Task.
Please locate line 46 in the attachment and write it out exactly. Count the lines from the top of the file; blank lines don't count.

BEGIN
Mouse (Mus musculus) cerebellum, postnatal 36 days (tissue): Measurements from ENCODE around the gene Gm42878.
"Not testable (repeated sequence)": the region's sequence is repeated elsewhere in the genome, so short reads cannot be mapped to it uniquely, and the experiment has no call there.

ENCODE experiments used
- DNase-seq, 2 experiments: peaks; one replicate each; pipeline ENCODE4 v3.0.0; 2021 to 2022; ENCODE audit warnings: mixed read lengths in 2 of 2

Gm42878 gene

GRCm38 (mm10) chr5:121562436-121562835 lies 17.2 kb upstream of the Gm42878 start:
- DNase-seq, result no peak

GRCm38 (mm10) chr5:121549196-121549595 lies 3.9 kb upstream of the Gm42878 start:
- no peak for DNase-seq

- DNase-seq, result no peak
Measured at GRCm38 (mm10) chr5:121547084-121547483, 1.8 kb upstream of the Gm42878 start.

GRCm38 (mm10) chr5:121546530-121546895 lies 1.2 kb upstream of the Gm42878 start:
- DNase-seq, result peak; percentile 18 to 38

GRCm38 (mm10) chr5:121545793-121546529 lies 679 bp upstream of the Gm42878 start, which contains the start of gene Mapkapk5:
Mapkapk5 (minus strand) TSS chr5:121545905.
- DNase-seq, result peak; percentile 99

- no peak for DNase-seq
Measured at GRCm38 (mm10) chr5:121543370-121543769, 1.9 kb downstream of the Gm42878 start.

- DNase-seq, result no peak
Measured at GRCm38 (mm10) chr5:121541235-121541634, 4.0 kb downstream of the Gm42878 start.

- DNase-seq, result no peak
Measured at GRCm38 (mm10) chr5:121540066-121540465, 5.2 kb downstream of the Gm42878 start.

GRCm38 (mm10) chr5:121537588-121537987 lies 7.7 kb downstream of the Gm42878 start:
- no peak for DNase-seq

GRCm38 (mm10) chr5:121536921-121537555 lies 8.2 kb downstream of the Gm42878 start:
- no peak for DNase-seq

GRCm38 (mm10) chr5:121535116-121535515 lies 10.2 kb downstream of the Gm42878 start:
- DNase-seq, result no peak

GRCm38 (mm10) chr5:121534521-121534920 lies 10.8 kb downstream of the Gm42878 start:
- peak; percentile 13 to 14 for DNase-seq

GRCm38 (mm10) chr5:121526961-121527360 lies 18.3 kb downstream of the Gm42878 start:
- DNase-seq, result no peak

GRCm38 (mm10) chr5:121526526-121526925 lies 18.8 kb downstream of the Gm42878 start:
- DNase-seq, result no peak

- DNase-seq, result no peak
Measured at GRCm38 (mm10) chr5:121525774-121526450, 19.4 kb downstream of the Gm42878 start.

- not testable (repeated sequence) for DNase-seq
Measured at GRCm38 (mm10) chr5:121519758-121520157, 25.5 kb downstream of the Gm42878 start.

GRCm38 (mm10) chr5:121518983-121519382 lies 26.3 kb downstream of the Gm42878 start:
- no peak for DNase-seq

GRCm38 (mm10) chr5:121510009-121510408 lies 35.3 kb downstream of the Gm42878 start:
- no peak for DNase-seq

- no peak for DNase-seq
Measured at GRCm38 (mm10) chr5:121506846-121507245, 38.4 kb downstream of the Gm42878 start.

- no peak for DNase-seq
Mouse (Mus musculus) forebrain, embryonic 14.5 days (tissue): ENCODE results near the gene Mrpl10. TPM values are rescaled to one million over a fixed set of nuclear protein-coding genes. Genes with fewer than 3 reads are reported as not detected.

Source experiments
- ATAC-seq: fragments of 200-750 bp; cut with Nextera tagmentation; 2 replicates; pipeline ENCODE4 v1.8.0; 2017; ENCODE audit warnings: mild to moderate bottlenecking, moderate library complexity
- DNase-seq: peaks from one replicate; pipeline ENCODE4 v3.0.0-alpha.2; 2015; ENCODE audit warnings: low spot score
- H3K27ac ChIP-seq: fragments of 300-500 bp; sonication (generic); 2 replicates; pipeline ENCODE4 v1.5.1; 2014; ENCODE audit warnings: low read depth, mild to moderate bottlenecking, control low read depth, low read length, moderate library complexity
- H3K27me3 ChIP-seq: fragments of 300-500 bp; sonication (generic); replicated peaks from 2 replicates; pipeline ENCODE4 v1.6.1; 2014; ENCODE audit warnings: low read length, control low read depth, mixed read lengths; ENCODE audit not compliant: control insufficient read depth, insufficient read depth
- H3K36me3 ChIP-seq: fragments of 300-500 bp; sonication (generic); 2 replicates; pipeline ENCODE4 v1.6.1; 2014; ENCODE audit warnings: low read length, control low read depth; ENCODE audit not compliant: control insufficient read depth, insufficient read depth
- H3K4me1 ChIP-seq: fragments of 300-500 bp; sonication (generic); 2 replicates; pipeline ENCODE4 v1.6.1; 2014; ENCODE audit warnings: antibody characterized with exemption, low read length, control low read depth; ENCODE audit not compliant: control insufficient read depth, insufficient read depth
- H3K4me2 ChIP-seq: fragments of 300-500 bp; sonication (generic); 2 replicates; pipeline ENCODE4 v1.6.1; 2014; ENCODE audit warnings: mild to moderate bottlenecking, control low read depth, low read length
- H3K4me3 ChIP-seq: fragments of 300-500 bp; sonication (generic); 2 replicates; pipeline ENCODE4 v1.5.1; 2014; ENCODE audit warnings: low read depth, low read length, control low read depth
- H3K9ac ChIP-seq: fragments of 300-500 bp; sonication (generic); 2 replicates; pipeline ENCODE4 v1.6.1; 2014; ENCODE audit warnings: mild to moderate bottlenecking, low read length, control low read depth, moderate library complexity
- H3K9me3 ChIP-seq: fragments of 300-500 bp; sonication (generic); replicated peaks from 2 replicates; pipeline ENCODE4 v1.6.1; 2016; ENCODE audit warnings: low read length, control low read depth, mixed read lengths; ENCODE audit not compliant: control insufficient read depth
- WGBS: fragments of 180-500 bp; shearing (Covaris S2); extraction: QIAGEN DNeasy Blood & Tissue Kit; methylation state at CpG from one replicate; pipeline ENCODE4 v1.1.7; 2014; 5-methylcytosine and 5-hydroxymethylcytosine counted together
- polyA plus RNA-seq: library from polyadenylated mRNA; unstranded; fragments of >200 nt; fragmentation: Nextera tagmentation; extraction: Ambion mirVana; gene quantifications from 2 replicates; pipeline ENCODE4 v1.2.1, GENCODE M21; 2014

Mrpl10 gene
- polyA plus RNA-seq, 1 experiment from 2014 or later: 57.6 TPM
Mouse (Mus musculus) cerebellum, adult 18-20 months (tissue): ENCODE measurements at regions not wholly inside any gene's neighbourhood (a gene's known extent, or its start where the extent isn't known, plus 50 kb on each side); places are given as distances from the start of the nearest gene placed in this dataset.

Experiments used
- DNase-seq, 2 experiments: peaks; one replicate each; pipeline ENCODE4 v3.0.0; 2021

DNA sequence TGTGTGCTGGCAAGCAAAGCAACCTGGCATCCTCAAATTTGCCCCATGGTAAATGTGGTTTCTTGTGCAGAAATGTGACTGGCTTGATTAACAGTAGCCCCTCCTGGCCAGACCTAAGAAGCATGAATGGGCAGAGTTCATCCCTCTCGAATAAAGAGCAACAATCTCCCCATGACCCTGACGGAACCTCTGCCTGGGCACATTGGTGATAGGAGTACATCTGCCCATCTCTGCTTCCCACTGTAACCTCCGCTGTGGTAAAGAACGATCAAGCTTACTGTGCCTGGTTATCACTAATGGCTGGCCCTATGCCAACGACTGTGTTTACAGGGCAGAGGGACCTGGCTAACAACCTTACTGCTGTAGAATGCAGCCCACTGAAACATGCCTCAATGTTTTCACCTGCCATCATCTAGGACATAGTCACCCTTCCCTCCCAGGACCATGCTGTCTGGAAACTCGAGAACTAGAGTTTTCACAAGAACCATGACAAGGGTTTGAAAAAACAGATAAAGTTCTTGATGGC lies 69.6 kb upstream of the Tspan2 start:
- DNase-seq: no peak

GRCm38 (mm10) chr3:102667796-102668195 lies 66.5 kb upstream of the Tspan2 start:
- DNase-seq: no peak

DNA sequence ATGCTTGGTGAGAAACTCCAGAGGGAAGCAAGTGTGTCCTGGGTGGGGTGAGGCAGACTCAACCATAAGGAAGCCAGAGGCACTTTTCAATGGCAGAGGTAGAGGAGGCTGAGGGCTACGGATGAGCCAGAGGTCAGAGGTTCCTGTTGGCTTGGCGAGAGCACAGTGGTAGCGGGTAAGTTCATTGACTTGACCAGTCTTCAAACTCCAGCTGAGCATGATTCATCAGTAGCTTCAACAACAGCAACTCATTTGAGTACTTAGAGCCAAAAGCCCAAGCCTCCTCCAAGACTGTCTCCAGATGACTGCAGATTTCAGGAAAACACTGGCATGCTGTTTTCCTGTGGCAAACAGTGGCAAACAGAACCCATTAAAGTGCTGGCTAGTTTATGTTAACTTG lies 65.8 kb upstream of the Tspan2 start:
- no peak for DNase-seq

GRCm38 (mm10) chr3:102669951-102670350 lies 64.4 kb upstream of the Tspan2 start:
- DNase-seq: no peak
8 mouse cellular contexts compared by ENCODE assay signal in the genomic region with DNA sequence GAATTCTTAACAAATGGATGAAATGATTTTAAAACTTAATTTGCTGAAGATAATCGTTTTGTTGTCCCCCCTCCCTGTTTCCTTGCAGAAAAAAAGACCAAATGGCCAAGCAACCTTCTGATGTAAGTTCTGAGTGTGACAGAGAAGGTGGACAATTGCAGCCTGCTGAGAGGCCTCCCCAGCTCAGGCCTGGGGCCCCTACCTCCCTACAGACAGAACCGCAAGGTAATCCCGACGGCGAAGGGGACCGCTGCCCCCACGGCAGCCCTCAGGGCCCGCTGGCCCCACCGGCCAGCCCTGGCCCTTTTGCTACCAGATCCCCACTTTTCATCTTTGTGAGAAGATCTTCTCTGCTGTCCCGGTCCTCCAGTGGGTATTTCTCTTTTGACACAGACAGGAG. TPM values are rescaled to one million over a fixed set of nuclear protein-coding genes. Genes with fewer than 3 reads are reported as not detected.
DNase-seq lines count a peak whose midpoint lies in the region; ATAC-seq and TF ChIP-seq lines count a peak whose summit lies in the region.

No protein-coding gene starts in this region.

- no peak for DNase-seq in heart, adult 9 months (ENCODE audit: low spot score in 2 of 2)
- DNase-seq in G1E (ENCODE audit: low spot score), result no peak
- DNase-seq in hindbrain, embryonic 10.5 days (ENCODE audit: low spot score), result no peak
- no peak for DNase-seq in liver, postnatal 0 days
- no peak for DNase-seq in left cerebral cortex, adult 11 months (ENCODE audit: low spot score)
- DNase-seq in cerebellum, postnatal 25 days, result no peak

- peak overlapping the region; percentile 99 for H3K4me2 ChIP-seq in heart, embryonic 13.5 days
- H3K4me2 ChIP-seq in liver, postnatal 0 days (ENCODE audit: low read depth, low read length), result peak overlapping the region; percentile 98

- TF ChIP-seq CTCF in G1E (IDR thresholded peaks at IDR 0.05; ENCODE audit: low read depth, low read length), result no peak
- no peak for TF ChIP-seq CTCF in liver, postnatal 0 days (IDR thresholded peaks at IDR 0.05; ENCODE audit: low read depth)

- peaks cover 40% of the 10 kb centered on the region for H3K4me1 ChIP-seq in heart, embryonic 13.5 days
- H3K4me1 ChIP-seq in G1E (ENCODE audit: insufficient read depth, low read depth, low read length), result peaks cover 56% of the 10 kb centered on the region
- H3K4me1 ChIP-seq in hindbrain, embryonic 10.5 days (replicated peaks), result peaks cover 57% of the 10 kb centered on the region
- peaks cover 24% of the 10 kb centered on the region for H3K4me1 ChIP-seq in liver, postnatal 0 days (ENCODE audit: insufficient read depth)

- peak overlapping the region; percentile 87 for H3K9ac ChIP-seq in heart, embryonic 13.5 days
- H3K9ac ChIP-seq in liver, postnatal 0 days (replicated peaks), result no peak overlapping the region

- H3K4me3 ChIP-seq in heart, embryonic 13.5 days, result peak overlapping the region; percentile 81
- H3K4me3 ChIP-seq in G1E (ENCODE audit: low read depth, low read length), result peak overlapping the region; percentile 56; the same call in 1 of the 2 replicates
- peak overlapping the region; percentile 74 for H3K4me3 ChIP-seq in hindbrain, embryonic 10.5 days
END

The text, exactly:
Mouse (Mus musculus) forebrain, embryonic 14.5 days (tissue): ENCODE results near the gene Mrpl10. TPM values are rescaled to one million over a fixed set of nuclear protein-coding genes. Genes with fewer than 3 reads are reported as not detected.